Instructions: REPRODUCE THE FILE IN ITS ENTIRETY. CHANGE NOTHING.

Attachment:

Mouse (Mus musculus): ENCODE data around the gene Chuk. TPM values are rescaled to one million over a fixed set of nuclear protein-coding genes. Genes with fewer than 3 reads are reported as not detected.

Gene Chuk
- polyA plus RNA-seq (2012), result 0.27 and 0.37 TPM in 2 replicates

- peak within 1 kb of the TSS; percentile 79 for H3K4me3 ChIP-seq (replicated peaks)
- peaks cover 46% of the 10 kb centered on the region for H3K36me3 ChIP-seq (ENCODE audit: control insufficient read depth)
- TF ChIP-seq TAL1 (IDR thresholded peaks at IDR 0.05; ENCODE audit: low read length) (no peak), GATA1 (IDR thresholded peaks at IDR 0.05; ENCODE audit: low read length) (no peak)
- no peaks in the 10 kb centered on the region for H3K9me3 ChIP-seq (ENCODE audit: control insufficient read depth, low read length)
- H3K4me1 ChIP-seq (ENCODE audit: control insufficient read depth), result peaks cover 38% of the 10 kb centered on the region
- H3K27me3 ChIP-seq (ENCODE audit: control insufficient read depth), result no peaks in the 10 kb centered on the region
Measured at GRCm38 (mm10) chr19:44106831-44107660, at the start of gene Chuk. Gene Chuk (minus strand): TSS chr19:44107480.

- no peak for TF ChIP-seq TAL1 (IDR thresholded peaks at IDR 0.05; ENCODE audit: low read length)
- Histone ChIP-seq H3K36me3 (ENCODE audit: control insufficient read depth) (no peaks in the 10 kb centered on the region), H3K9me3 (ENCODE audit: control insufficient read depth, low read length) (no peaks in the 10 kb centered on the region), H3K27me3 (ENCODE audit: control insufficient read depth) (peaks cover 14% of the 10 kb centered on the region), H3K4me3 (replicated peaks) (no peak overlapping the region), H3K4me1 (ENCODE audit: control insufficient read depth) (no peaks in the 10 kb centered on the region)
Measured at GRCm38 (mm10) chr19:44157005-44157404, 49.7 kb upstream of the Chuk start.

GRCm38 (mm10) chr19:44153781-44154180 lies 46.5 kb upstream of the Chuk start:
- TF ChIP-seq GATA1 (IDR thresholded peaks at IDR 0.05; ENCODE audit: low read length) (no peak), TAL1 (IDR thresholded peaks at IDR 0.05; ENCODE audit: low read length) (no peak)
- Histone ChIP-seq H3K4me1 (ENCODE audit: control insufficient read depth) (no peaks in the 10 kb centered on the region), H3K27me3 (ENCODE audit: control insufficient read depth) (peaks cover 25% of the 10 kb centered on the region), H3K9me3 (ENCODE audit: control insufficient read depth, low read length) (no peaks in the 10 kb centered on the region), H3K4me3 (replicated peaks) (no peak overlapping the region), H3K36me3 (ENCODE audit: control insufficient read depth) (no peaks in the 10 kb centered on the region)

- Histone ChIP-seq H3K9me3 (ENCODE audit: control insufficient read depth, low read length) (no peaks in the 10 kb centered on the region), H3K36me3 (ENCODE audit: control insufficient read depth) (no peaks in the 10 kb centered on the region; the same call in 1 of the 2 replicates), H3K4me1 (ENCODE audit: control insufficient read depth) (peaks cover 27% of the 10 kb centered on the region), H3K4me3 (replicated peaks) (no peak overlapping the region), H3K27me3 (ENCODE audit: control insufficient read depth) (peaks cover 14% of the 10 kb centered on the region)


Mouse (Mus musculus): ENCODE data around the gene Chuk. TPM values are rescaled to one million over a fixed set of nuclear protein-coding genes. Genes with fewer than 3 reads are reported as not detected.

Gene Chuk
- polyA plus RNA-seq (2012), result 0.27 and 0.37 TPM in 2 replicates

- peak within 1 kb of the TSS; percentile 79 for H3K4me3 ChIP-seq (replicated peaks)
- peaks cover 46% of the 10 kb centered on the region for H3K36me3 ChIP-seq (ENCODE audit: control insufficient read depth)
- TF ChIP-seq TAL1 (IDR thresholded peaks at IDR 0.05; ENCODE audit: low read length) (no peak), GATA1 (IDR thresholded peaks at IDR 0.05; ENCODE audit: low read length) (no peak)
- no peaks in the 10 kb centered on the region for H3K9me3 ChIP-seq (ENCODE audit: control insufficient read depth, low read length)
- H3K4me1 ChIP-seq (ENCODE audit: control insufficient read depth), result peaks cover 38% of the 10 kb centered on the region
- H3K27me3 ChIP-seq (ENCODE audit: control insufficient read depth), result no peaks in the 10 kb centered on the region
Measured at GRCm38 (mm10) chr19:44106831-44107660, at the start of gene Chuk. Gene Chuk (minus strand): TSS chr19:44107480.

- no peak for TF ChIP-seq TAL1 (IDR thresholded peaks at IDR 0.05; ENCODE audit: low read length)
- Histone ChIP-seq H3K36me3 (ENCODE audit: control insufficient read depth) (no peaks in the 10 kb centered on the region), H3K9me3 (ENCODE audit: control insufficient read depth, low read length) (no peaks in the 10 kb centered on the region), H3K27me3 (ENCODE audit: control insufficient read depth) (peaks cover 14% of the 10 kb centered on the region), H3K4me3 (replicated peaks) (no peak overlapping the region), H3K4me1 (ENCODE audit: control insufficient read depth) (no peaks in the 10 kb centered on the region)
Measured at GRCm38 (mm10) chr19:44157005-44157404, 49.7 kb upstream of the Chuk start.

GRCm38 (mm10) chr19:44153781-44154180 lies 46.5 kb upstream of the Chuk start:
- TF ChIP-seq GATA1 (IDR thresholded peaks at IDR 0.05; ENCODE audit: low read length) (no peak), TAL1 (IDR thresholded peaks at IDR 0.05; ENCODE audit: low read length) (no peak)
- Histone ChIP-seq H3K4me1 (ENCODE audit: control insufficient read depth) (no peaks in the 10 kb centered on the region), H3K27me3 (ENCODE audit: control insufficient read depth) (peaks cover 25% of the 10 kb centered on the region), H3K9me3 (ENCODE audit: control insufficient read depth, low read length) (no peaks in the 10 kb centered on the region), H3K4me3 (replicated peaks) (no peak overlapping the region), H3K36me3 (ENCODE audit: control insufficient read depth) (no peaks in the 10 kb centered on the region)

- Histone ChIP-seq H3K9me3 (ENCODE audit: control insufficient read depth, low read length) (no peaks in the 10 kb centered on the region), H3K36me3 (ENCODE audit: control insufficient read depth) (no peaks in the 10 kb centered on the region; the same call in 1 of the 2 replicates), H3K4me1 (ENCODE audit: control insufficient read depth) (peaks cover 27% of the 10 kb centered on the region), H3K4me3 (replicated peaks) (no peak overlapping the region), H3K27me3 (ENCODE audit: control insufficient read depth) (peaks cover 14% of the 10 kb centered on the region)